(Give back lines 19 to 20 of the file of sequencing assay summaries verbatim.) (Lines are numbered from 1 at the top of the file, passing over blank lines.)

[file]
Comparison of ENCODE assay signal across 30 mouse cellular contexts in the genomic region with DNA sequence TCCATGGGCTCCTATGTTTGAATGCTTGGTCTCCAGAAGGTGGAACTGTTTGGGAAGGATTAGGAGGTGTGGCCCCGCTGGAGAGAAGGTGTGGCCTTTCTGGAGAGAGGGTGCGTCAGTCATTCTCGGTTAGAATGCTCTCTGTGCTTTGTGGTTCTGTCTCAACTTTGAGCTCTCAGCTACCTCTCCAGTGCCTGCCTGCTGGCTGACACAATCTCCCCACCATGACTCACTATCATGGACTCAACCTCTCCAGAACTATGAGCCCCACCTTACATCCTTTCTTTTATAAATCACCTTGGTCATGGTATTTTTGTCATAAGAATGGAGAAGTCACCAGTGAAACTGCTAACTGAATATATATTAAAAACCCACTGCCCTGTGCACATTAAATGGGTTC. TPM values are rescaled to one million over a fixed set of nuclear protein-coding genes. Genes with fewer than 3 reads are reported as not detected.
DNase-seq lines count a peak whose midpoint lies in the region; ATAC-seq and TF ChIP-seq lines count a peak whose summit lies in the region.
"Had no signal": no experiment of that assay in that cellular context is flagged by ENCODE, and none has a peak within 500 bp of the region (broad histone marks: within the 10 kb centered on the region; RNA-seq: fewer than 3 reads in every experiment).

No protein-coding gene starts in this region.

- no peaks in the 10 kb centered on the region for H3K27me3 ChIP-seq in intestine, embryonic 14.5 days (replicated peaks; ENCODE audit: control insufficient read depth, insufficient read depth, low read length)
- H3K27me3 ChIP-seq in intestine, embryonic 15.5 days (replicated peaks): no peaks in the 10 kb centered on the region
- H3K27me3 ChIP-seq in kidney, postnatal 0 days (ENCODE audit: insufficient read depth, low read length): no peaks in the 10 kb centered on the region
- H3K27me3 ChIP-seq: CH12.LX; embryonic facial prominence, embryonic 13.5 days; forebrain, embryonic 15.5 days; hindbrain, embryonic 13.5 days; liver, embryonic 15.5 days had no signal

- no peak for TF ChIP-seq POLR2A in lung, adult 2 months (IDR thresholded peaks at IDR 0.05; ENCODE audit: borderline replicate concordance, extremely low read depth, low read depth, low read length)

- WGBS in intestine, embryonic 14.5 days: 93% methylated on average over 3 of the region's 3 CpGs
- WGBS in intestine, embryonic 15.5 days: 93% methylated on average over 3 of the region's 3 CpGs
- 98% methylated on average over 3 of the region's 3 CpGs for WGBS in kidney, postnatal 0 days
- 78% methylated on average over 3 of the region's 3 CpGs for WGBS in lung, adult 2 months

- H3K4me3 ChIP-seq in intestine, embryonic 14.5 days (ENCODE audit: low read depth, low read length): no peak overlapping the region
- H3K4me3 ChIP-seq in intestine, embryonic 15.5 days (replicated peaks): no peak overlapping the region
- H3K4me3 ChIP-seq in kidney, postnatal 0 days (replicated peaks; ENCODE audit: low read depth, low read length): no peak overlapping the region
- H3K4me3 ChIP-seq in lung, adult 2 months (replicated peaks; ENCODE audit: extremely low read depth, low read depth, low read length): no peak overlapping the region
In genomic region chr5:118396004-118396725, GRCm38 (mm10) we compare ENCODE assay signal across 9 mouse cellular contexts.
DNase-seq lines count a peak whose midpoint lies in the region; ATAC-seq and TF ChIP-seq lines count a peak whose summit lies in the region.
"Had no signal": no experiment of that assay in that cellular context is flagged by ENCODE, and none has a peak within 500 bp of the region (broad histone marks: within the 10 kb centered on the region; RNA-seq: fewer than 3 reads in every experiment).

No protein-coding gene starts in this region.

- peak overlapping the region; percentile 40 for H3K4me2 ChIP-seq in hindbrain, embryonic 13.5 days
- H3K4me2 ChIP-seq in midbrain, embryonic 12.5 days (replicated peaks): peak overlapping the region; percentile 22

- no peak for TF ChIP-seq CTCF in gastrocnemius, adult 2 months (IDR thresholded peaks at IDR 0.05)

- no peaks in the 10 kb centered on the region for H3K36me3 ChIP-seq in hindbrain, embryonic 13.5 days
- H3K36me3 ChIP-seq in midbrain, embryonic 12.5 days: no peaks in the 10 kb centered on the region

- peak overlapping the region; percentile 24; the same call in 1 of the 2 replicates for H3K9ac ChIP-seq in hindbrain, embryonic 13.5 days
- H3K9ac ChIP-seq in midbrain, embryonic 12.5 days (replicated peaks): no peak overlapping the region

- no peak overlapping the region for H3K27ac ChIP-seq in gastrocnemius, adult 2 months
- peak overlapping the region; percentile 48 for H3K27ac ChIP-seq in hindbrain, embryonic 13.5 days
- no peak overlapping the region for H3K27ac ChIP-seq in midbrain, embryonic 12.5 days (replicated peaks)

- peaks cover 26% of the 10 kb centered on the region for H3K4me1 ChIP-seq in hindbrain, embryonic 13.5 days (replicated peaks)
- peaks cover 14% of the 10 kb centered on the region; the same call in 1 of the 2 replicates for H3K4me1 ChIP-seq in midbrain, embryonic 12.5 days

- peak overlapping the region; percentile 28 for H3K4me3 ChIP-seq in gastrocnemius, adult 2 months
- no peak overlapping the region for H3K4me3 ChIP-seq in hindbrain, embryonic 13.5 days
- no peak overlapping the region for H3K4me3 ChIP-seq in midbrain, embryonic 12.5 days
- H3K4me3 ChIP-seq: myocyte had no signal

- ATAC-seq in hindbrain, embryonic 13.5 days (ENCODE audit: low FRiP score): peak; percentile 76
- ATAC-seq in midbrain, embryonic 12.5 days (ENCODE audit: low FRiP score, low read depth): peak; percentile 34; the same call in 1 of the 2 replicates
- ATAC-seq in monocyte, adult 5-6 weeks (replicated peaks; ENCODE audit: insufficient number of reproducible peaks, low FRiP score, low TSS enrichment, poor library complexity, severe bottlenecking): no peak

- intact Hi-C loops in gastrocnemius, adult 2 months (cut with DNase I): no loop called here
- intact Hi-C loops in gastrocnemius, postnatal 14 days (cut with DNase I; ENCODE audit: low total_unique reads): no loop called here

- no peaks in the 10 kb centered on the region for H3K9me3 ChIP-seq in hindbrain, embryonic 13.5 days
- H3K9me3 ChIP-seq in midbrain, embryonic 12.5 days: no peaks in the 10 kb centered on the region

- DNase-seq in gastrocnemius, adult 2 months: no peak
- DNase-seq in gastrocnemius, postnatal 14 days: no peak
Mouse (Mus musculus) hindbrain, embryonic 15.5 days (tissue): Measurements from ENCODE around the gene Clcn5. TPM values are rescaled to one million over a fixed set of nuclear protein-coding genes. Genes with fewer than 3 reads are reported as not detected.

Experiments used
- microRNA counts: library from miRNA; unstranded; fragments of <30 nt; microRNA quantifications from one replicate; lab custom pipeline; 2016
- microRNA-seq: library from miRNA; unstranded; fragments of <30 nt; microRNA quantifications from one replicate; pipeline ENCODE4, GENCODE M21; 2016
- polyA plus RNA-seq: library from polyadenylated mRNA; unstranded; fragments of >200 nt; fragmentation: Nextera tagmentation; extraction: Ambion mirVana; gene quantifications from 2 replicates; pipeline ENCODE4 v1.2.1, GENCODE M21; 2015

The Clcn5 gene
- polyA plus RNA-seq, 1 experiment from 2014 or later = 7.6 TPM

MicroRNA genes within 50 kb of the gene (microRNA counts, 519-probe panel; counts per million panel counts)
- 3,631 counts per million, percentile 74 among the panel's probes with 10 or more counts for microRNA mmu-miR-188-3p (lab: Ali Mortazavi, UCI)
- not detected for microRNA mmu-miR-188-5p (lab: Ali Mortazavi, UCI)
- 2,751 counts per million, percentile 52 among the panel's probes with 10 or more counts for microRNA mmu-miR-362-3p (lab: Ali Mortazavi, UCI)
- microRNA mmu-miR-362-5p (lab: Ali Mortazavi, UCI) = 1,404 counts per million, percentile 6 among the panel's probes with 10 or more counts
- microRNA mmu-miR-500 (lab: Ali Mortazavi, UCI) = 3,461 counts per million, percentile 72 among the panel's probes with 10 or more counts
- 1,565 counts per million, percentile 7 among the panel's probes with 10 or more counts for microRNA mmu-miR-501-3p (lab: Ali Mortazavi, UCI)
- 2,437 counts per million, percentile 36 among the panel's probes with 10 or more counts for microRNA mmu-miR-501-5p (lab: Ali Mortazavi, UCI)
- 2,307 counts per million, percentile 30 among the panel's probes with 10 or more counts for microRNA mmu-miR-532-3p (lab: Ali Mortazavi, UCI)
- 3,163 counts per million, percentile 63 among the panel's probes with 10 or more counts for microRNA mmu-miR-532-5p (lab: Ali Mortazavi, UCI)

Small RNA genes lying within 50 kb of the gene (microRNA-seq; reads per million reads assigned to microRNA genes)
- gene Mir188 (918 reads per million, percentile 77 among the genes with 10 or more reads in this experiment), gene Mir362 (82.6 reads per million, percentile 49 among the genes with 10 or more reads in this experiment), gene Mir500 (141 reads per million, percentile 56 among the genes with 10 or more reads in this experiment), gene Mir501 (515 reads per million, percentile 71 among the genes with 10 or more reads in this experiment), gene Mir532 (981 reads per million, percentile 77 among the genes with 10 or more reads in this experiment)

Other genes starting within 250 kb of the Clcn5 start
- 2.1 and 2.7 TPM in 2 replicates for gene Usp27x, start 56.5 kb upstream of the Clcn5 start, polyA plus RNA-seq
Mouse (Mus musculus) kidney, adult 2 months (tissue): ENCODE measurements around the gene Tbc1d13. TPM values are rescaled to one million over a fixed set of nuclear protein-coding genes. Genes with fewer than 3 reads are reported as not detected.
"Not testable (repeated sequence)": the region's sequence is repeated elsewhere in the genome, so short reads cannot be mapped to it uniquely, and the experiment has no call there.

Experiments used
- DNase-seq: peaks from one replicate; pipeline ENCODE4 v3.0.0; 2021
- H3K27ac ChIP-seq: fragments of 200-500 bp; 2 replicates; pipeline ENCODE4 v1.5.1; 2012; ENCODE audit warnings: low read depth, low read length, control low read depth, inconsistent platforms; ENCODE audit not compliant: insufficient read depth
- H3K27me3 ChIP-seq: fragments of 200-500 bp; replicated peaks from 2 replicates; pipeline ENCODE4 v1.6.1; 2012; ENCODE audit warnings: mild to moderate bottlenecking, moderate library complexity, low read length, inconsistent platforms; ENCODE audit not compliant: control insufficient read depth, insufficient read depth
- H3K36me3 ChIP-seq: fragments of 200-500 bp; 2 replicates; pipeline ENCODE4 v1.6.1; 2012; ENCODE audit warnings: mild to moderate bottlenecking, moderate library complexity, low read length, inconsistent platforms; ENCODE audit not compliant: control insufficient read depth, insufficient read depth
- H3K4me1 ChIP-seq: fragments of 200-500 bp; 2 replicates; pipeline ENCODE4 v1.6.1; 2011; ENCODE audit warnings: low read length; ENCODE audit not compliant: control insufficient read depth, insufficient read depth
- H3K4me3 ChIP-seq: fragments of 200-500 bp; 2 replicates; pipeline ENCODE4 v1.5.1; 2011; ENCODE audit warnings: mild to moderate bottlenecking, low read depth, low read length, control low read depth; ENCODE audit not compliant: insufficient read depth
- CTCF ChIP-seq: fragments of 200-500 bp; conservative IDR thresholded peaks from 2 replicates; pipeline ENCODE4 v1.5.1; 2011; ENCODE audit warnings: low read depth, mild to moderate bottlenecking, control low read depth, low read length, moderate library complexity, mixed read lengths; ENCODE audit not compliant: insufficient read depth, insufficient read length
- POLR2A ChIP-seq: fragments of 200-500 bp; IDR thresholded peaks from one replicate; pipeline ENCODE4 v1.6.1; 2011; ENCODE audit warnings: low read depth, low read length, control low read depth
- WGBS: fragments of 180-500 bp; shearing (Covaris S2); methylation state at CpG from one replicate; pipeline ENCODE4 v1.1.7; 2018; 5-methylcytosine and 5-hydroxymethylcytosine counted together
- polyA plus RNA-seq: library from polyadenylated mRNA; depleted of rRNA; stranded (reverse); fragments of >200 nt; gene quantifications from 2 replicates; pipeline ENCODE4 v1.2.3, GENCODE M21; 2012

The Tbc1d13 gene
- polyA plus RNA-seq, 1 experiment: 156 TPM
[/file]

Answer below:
DNase-seq lines count a peak whose midpoint lies in the region; ATAC-seq and TF ChIP-seq lines count a peak whose summit lies in the region.
"Had no signal": no experiment of that assay in that cellular context is flagged by ENCODE, and none has a peak within 500 bp of the region (broad histone marks: within the 10 kb centered on the region; RNA-seq: fewer than 3 reads in every experiment).